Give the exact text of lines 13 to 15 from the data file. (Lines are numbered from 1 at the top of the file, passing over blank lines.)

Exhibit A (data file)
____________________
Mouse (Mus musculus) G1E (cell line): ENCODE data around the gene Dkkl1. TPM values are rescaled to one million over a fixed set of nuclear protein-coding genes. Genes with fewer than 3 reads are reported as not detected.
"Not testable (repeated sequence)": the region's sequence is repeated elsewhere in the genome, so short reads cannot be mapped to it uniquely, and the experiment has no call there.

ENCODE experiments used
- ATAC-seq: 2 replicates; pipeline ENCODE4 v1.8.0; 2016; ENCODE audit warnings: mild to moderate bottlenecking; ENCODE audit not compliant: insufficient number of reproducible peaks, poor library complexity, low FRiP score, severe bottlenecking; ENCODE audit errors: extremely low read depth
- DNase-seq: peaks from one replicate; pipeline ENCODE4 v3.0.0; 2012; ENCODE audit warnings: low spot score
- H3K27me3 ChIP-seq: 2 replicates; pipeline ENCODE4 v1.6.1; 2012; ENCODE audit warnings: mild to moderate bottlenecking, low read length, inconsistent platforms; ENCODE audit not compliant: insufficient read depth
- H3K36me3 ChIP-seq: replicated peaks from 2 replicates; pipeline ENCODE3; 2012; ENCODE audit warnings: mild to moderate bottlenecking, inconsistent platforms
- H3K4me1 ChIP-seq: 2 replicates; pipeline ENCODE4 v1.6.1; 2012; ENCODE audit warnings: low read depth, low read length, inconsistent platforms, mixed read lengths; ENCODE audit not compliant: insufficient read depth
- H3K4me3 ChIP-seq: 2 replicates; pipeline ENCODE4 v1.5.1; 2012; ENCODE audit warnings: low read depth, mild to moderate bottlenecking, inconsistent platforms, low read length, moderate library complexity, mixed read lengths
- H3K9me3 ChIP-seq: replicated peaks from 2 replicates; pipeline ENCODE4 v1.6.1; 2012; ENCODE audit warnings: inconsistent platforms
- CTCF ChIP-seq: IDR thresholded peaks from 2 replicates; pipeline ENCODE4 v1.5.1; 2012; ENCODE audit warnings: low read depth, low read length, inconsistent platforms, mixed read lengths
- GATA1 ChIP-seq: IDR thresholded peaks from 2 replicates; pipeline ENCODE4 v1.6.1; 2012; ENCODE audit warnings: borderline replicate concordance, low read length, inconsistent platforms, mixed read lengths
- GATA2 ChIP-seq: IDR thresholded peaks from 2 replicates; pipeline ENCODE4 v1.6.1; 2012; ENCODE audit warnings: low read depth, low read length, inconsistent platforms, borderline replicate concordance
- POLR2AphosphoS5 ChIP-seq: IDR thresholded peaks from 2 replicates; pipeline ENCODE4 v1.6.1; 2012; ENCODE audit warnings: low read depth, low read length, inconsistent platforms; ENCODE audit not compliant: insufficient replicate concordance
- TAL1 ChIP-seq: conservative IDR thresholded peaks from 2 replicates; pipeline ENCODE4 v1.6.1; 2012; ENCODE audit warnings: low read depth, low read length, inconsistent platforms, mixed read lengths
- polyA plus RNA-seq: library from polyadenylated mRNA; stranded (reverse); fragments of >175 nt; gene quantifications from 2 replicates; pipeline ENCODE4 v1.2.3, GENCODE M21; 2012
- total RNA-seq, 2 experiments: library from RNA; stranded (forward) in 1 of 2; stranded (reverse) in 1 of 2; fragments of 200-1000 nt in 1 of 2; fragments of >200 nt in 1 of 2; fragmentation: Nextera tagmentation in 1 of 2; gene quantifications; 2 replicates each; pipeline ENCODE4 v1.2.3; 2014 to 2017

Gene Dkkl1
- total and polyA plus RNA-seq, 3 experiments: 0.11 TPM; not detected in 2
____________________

- GATA2 ChIP-seq: IDR thresholded peaks from 2 replicates; pipeline ENCODE4 v1.6.1; 2012; ENCODE audit warnings: low read depth, low read length, inconsistent platforms, borderline replicate concordance
- POLR2AphosphoS5 ChIP-seq: IDR thresholded peaks from 2 replicates; pipeline ENCODE4 v1.6.1; 2012; ENCODE audit warnings: low read depth, low read length, inconsistent platforms; ENCODE audit not compliant: insufficient replicate concordance
- TAL1 ChIP-seq: conservative IDR thresholded peaks from 2 replicates; pipeline ENCODE4 v1.6.1; 2012; ENCODE audit warnings: low read depth, low read length, inconsistent platforms, mixed read lengths